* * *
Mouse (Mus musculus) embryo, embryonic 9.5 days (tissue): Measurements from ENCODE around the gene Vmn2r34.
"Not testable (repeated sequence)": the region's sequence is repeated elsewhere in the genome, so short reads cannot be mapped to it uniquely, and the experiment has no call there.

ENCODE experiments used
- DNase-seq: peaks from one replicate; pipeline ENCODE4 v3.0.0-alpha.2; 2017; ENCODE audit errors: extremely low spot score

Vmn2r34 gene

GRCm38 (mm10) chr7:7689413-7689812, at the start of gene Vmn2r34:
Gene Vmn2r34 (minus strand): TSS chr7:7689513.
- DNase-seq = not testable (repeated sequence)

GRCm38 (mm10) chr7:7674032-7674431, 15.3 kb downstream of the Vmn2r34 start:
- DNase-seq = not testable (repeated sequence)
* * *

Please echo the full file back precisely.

Mouse (Mus musculus) embryo, embryonic 9.5 days (tissue): Measurements from ENCODE around the gene Vmn2r34.
"Not testable (repeated sequence)": the region's sequence is repeated elsewhere in the genome, so short reads cannot be mapped to it uniquely, and the experiment has no call there.

ENCODE experiments used
- DNase-seq: peaks from one replicate; pipeline ENCODE4 v3.0.0-alpha.2; 2017; ENCODE audit errors: extremely low spot score

Vmn2r34 gene

GRCm38 (mm10) chr7:7689413-7689812, at the start of gene Vmn2r34:
Gene Vmn2r34 (minus strand): TSS chr7:7689513.
- DNase-seq = not testable (repeated sequence)

GRCm38 (mm10) chr7:7674032-7674431, 15.3 kb downstream of the Vmn2r34 start:
- DNase-seq = not testable (repeated sequence)